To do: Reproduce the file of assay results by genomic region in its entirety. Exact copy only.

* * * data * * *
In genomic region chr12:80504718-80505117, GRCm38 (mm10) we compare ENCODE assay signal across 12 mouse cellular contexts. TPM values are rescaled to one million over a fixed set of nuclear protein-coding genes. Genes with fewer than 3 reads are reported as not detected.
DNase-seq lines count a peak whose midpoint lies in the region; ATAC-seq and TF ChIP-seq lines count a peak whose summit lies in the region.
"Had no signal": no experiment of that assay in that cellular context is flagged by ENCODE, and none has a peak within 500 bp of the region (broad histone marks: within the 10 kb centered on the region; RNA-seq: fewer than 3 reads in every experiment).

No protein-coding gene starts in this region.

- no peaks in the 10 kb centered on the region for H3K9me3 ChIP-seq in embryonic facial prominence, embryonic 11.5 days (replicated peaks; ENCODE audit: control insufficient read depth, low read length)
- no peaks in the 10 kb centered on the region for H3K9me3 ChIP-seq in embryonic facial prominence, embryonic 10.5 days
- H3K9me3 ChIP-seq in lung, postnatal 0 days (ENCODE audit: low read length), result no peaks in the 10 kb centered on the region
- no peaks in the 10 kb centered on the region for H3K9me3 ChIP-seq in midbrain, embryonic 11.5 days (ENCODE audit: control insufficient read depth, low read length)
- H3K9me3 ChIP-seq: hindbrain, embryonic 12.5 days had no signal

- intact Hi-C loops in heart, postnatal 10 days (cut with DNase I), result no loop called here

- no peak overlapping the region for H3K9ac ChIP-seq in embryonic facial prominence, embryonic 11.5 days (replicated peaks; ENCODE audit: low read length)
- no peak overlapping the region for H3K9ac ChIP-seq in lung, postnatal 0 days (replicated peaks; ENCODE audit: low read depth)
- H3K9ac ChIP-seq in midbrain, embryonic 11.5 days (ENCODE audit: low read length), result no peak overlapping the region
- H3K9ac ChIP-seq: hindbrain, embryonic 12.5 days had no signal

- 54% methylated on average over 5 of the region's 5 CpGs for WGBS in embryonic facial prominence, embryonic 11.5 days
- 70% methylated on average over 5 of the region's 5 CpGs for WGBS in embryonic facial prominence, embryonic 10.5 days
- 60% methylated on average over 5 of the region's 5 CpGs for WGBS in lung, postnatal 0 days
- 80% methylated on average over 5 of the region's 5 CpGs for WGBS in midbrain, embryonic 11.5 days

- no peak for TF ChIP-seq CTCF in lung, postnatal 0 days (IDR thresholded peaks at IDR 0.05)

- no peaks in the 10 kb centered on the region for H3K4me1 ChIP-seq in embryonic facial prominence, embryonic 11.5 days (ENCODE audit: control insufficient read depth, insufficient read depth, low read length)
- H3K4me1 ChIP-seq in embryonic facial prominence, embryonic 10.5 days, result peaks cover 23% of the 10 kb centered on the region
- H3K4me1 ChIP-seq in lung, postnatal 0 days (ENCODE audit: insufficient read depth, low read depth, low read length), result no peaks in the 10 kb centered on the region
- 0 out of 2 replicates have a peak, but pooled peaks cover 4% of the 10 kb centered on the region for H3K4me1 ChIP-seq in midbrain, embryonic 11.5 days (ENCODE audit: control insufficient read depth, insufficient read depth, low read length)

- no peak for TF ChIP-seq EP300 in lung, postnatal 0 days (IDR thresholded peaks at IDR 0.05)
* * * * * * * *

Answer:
In genomic region chr12:80504718-80505117, GRCm38 (mm10) we compare ENCODE assay signal across 12 mouse cellular contexts. TPM values are rescaled to one million over a fixed set of nuclear protein-coding genes. Genes with fewer than 3 reads are reported as not detected.
DNase-seq lines count a peak whose midpoint lies in the region; ATAC-seq and TF ChIP-seq lines count a peak whose summit lies in the region.
"Had no signal": no experiment of that assay in that cellular context is flagged by ENCODE, and none has a peak within 500 bp of the region (broad histone marks: within the 10 kb centered on the region; RNA-seq: fewer than 3 reads in every experiment).

No protein-coding gene starts in this region.

- no peaks in the 10 kb centered on the region for H3K9me3 ChIP-seq in embryonic facial prominence, embryonic 11.5 days (replicated peaks; ENCODE audit: control insufficient read depth, low read length)
- no peaks in the 10 kb centered on the region for H3K9me3 ChIP-seq in embryonic facial prominence, embryonic 10.5 days
- H3K9me3 ChIP-seq in lung, postnatal 0 days (ENCODE audit: low read length), result no peaks in the 10 kb centered on the region
- no peaks in the 10 kb centered on the region for H3K9me3 ChIP-seq in midbrain, embryonic 11.5 days (ENCODE audit: control insufficient read depth, low read length)
- H3K9me3 ChIP-seq: hindbrain, embryonic 12.5 days had no signal

- intact Hi-C loops in heart, postnatal 10 days (cut with DNase I), result no loop called here

- no peak overlapping the region for H3K9ac ChIP-seq in embryonic facial prominence, embryonic 11.5 days (replicated peaks; ENCODE audit: low read length)
- no peak overlapping the region for H3K9ac ChIP-seq in lung, postnatal 0 days (replicated peaks; ENCODE audit: low read depth)
- H3K9ac ChIP-seq in midbrain, embryonic 11.5 days (ENCODE audit: low read length), result no peak overlapping the region
- H3K9ac ChIP-seq: hindbrain, embryonic 12.5 days had no signal

- 54% methylated on average over 5 of the region's 5 CpGs for WGBS in embryonic facial prominence, embryonic 11.5 days
- 70% methylated on average over 5 of the region's 5 CpGs for WGBS in embryonic facial prominence, embryonic 10.5 days
- 60% methylated on average over 5 of the region's 5 CpGs for WGBS in lung, postnatal 0 days
- 80% methylated on average over 5 of the region's 5 CpGs for WGBS in midbrain, embryonic 11.5 days

- no peak for TF ChIP-seq CTCF in lung, postnatal 0 days (IDR thresholded peaks at IDR 0.05)

- no peaks in the 10 kb centered on the region for H3K4me1 ChIP-seq in embryonic facial prominence, embryonic 11.5 days (ENCODE audit: control insufficient read depth, insufficient read depth, low read length)
- H3K4me1 ChIP-seq in embryonic facial prominence, embryonic 10.5 days, result peaks cover 23% of the 10 kb centered on the region
- H3K4me1 ChIP-seq in lung, postnatal 0 days (ENCODE audit: insufficient read depth, low read depth, low read length), result no peaks in the 10 kb centered on the region
- 0 out of 2 replicates have a peak, but pooled peaks cover 4% of the 10 kb centered on the region for H3K4me1 ChIP-seq in midbrain, embryonic 11.5 days (ENCODE audit: control insufficient read depth, insufficient read depth, low read length)

- no peak for TF ChIP-seq EP300 in lung, postnatal 0 days (IDR thresholded peaks at IDR 0.05)